Journal of Otolaryngology Head & Neck Surgery Category: Clinical Type: Original Article

Sentinel Lymph Node Biopsy versus Elective Neck Dissection: Long-Term Oncologic Outcomes in Clinically Node-Negative Tongue Cancer

Woori Park1, Hokyung Jin1, Yujin Heo2, Han-Sin Jeong2, Young-Ik Son1, Man Ki Chung1* and Chung Hwan Baek1*
1 Department Of Otorhinolaryngology–Head And Neck Surgery, Samsung Medical Center, Sungkyunkwan University School Of Medicine, 81 Irwon-ro, Gangnam-gu, Seoul 06351, Korea, Republic Of
2 Department Of Otorhinolaryngology-Head & Neck Surgery, Samsung Medical Center, Sungkyunkwan University School Of Medicine, 81 Irwon-ro, Gangnam-gu, Seoul 06351, Korea, Republic Of

*Corresponding Author(s):
Man Ki Chung
Department Of Otorhinolaryngology–Head And Neck Surgery, Samsung Medical Center, Sungkyunkwan University School Of Medicine, 81 Irwon-ro, Gangnam-gu, Seoul 06351, Korea, Republic Of
Email:manki.chung@gmail.com
Chung Hwan Baek
Department Of Otorhinolaryngology–Head And Neck Surgery, Samsung Medical Center, Sungkyunkwan University School Of Medicine, 81 Irwon-ro, Gangnam-gu, Seoul 06351, Korea, Republic Of
Email:chbaek@skku.edu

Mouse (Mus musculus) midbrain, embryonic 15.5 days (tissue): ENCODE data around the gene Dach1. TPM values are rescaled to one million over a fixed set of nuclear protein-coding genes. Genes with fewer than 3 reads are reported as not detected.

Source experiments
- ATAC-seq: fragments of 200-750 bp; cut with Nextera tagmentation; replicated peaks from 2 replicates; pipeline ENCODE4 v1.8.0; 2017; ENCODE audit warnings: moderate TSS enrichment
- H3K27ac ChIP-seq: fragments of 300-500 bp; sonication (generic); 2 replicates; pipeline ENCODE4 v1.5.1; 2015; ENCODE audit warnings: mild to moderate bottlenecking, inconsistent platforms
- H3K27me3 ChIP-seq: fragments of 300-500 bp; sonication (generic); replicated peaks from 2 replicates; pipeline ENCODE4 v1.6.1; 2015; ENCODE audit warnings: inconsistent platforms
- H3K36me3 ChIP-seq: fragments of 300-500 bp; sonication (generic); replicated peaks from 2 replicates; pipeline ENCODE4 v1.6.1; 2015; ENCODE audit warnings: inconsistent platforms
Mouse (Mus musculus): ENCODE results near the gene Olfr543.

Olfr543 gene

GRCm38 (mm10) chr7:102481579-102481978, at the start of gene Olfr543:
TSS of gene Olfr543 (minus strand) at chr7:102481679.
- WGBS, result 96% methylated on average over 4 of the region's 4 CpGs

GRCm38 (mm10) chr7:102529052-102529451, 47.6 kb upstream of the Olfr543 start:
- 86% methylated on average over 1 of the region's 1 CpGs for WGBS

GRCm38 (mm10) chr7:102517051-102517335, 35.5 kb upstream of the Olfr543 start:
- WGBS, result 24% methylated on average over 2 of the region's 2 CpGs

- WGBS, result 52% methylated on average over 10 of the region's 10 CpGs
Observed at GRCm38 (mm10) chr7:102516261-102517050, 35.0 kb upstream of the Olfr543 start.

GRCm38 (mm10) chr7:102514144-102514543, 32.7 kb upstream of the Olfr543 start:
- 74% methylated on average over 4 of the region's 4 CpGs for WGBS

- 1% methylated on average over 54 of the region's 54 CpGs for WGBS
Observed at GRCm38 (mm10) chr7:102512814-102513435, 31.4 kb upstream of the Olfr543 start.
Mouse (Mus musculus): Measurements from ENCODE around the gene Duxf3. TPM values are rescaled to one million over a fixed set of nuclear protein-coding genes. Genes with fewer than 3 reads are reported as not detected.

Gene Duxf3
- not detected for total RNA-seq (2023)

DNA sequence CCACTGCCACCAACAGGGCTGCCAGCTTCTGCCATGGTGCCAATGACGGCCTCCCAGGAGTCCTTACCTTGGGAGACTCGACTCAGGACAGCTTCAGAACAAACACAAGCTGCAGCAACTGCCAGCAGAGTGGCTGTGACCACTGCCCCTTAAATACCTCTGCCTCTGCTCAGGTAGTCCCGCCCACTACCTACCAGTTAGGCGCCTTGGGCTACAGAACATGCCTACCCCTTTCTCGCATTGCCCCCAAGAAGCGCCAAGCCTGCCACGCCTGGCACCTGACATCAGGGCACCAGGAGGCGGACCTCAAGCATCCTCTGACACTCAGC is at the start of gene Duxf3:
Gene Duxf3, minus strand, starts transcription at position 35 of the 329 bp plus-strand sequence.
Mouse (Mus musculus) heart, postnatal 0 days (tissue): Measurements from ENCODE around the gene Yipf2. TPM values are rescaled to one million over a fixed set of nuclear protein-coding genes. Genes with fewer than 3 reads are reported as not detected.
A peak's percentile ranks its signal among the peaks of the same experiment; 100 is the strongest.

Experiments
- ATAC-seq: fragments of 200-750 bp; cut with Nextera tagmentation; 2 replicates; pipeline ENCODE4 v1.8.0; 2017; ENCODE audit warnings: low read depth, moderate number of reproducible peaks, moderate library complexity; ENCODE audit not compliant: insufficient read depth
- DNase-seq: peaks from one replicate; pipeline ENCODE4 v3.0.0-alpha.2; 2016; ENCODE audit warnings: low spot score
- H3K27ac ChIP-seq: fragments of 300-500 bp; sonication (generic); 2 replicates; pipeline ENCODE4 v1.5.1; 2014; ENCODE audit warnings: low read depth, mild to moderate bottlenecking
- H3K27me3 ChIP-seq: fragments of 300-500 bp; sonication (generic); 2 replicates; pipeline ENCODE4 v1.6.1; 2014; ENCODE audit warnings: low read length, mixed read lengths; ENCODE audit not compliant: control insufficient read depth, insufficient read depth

Received Date: Nov 07, 2020
Accepted Date: Nov 23, 2020
Published Date: Nov 30, 2020

Abstract

Objectives: To compare the long-term oncologic outcomes of sentinel lymph node biopsy (SLNB) versus elective neck dissection (END) in clinically node-negative (cN0) tongue cancer. 

Patients and Methods: This is a retrospective cohort study of patients with cN0 tongue cancer from a single institution, including 91 patients in the SLNB group and 120 patients in the END group. 

Results: Overall recurrence rate was no significant difference in the recurrence rate between the two groups. The regional control rate was also comparable between the two groups (p =0.49). The 5-year RFS was slightly better in the SLNB group (p = 0.427). The 5-year OS was 89.9% in the SLNB group vs. 91.9% in the END group (p = 0.737). In propensity-matched subgroup analysis, the type of neck management did not affect RFS or OS. 

Conclusions: SLNB showed non-inferior oncologic outcomescompared to END in patients with cN0 tongue squamous cell carcinoma.

Keywords

Neck dissection; Node metastasis; Propensity score matching; Oral cancer; Sentinel lymph node biopsy

INTRODUCTION